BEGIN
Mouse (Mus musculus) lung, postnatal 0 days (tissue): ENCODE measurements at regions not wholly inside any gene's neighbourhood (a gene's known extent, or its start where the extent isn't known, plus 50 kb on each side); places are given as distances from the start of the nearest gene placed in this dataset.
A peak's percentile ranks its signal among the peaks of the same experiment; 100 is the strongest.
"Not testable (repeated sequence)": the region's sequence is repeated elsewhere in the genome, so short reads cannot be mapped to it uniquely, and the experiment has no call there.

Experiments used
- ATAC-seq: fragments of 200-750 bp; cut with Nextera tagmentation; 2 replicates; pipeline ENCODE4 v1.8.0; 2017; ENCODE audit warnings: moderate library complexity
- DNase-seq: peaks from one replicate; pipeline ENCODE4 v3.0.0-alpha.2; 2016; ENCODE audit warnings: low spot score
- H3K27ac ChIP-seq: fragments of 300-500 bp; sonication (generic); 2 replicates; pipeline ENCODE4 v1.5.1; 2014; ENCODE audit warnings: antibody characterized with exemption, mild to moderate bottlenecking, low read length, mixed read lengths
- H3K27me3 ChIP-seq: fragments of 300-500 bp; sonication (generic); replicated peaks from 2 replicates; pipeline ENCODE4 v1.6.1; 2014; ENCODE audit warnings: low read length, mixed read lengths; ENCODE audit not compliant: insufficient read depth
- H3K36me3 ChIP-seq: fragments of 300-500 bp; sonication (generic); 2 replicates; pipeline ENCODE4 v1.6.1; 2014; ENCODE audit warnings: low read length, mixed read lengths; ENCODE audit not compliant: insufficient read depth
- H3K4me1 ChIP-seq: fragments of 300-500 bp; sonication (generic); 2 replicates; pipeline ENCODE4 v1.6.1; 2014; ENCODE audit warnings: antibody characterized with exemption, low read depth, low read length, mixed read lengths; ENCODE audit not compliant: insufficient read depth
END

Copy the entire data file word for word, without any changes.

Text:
Mouse (Mus musculus) lung, postnatal 0 days (tissue): ENCODE measurements at regions not wholly inside any gene's neighbourhood (a gene's known extent, or its start where the extent isn't known, plus 50 kb on each side); places are given as distances from the start of the nearest gene placed in this dataset.
A peak's percentile ranks its signal among the peaks of the same experiment; 100 is the strongest.
"Not testable (repeated sequence)": the region's sequence is repeated elsewhere in the genome, so short reads cannot be mapped to it uniquely, and the experiment has no call there.

Experiments used
- ATAC-seq: fragments of 200-750 bp; cut with Nextera tagmentation; 2 replicates; pipeline ENCODE4 v1.8.0; 2017; ENCODE audit warnings: moderate library complexity
- DNase-seq: peaks from one replicate; pipeline ENCODE4 v3.0.0-alpha.2; 2016; ENCODE audit warnings: low spot score
- H3K27ac ChIP-seq: fragments of 300-500 bp; sonication (generic); 2 replicates; pipeline ENCODE4 v1.5.1; 2014; ENCODE audit warnings: antibody characterized with exemption, mild to moderate bottlenecking, low read length, mixed read lengths
- H3K27me3 ChIP-seq: fragments of 300-500 bp; sonication (generic); replicated peaks from 2 replicates; pipeline ENCODE4 v1.6.1; 2014; ENCODE audit warnings: low read length, mixed read lengths; ENCODE audit not compliant: insufficient read depth
- H3K36me3 ChIP-seq: fragments of 300-500 bp; sonication (generic); 2 replicates; pipeline ENCODE4 v1.6.1; 2014; ENCODE audit warnings: low read length, mixed read lengths; ENCODE audit not compliant: insufficient read depth
- H3K4me1 ChIP-seq: fragments of 300-500 bp; sonication (generic); 2 replicates; pipeline ENCODE4 v1.6.1; 2014; ENCODE audit warnings: antibody characterized with exemption, low read depth, low read length, mixed read lengths; ENCODE audit not compliant: insufficient read depth